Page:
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It's also worth noting that you don't have to spend the whole time together and can also consider incorporating flexibility into your itinerary - an example of this is having different families travel separately, meet up for a duration of the trip, and then go their separate ways again. This might be a good option for those that are looking for both family time as well as extended family time.

However you plan the itinerary, remember that it's always a good idea to prepare games and activities for the spare time when the family is gathered together, such as after meals. Things like board games, cards, and other easy games such as Charades and Heads Up always go down a treat.

7. Know how you'll get there and how you'll get around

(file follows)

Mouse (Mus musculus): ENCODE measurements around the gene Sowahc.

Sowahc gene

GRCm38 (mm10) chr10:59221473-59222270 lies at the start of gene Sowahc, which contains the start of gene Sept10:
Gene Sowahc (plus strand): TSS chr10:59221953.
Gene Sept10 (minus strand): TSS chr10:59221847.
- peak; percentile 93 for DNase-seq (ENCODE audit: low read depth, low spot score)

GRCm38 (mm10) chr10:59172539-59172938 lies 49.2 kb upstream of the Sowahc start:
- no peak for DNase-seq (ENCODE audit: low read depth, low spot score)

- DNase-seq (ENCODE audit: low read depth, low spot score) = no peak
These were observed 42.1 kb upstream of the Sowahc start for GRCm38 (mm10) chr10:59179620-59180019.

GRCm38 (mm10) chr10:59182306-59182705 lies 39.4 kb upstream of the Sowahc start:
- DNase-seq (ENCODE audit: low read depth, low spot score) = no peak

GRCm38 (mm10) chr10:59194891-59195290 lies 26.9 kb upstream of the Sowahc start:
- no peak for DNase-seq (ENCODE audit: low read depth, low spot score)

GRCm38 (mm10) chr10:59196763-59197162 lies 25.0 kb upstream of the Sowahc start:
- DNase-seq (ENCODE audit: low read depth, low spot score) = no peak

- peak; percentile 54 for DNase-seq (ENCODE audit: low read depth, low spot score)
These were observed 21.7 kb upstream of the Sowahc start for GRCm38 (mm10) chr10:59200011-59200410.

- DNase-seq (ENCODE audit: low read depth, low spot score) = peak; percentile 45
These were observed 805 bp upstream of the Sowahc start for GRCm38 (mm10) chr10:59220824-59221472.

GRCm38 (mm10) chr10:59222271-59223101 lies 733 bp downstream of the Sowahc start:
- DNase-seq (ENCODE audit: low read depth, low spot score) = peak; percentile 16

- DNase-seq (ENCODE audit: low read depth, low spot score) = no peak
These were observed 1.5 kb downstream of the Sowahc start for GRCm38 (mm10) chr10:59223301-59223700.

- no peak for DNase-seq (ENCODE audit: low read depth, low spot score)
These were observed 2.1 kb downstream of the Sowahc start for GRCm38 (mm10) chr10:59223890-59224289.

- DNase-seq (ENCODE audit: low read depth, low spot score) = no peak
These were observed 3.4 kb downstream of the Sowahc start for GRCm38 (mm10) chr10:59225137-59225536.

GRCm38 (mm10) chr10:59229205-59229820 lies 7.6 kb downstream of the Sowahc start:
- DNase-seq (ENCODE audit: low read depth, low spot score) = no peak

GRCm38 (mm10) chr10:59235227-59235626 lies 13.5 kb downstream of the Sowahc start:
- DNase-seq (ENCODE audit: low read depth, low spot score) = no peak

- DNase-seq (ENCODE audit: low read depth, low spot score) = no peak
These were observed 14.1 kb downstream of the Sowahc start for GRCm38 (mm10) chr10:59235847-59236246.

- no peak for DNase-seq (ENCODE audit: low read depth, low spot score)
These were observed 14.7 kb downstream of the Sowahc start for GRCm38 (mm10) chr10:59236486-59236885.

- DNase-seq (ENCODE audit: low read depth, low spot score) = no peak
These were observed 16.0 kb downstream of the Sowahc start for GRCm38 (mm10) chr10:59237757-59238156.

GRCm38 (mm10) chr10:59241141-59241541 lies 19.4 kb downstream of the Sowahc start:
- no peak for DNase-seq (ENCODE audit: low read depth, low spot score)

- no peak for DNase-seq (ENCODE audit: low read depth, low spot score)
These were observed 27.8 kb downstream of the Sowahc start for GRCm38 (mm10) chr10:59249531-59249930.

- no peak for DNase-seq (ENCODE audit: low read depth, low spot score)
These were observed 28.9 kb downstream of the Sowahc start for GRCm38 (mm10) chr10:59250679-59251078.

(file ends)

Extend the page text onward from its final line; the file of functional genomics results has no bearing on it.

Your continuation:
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Planning how you'll get to your destination and accommodation is a given (be it flight, bus, boat or car, depending on the destination), but don't forget to consider how the family will get around during the trip, particularly if your trip requires going out and about (vs. staying in one place for the trip). For large groups, it may make sense to book private transportations like vans and buses. This will make it easier to get around then to round up a big group and rely on public transport or rideshare, while also likely being more comfortable to older relatives. It may also be more ideal to do this in places where language may be a barrier - you'll be able to rely on the driver to help ensure everything goes smoothly.

#HHWT Tip: If you do take public transport, do make sure to research transport passes for the destination you're heading to, and make use of concession passes for children/elderly.

8. Remember to take family photos

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One of the best things about large family trips is the fact that everyone is gathered together - which is why it's the perfect opportunity to take family photos! It's an awesome way to commemorate the trip and to have something to look back on (especially as the family grows and expands over the years).